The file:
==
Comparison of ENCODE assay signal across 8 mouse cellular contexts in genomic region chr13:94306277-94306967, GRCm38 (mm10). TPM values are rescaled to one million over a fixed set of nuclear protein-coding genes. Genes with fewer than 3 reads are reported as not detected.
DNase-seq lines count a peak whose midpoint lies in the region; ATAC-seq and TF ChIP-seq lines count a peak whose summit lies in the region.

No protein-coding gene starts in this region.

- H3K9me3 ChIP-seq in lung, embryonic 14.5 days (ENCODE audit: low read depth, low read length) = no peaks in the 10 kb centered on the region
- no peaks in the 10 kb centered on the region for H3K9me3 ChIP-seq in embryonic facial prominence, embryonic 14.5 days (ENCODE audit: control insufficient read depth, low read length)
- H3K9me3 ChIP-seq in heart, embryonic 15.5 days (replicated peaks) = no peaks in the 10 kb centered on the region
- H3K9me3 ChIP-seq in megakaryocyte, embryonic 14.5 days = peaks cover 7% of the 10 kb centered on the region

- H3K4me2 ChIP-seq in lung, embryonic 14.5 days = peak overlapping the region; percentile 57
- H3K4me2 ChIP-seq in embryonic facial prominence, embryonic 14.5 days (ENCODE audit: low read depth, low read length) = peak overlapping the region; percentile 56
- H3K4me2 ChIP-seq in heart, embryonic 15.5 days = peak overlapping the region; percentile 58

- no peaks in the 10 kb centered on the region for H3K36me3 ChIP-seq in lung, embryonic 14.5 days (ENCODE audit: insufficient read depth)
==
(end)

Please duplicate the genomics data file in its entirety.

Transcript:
Comparison of ENCODE assay signal across 8 mouse cellular contexts in genomic region chr13:94306277-94306967, GRCm38 (mm10). TPM values are rescaled to one million over a fixed set of nuclear protein-coding genes. Genes with fewer than 3 reads are reported as not detected.
DNase-seq lines count a peak whose midpoint lies in the region; ATAC-seq and TF ChIP-seq lines count a peak whose summit lies in the region.

No protein-coding gene starts in this region.

- H3K9me3 ChIP-seq in lung, embryonic 14.5 days (ENCODE audit: low read depth, low read length) = no peaks in the 10 kb centered on the region
- no peaks in the 10 kb centered on the region for H3K9me3 ChIP-seq in embryonic facial prominence, embryonic 14.5 days (ENCODE audit: control insufficient read depth, low read length)
- H3K9me3 ChIP-seq in heart, embryonic 15.5 days (replicated peaks) = no peaks in the 10 kb centered on the region
- H3K9me3 ChIP-seq in megakaryocyte, embryonic 14.5 days = peaks cover 7% of the 10 kb centered on the region

- H3K4me2 ChIP-seq in lung, embryonic 14.5 days = peak overlapping the region; percentile 57
- H3K4me2 ChIP-seq in embryonic facial prominence, embryonic 14.5 days (ENCODE audit: low read depth, low read length) = peak overlapping the region; percentile 56
- H3K4me2 ChIP-seq in heart, embryonic 15.5 days = peak overlapping the region; percentile 58

- no peaks in the 10 kb centered on the region for H3K36me3 ChIP-seq in lung, embryonic 14.5 days (ENCODE audit: insufficient read depth)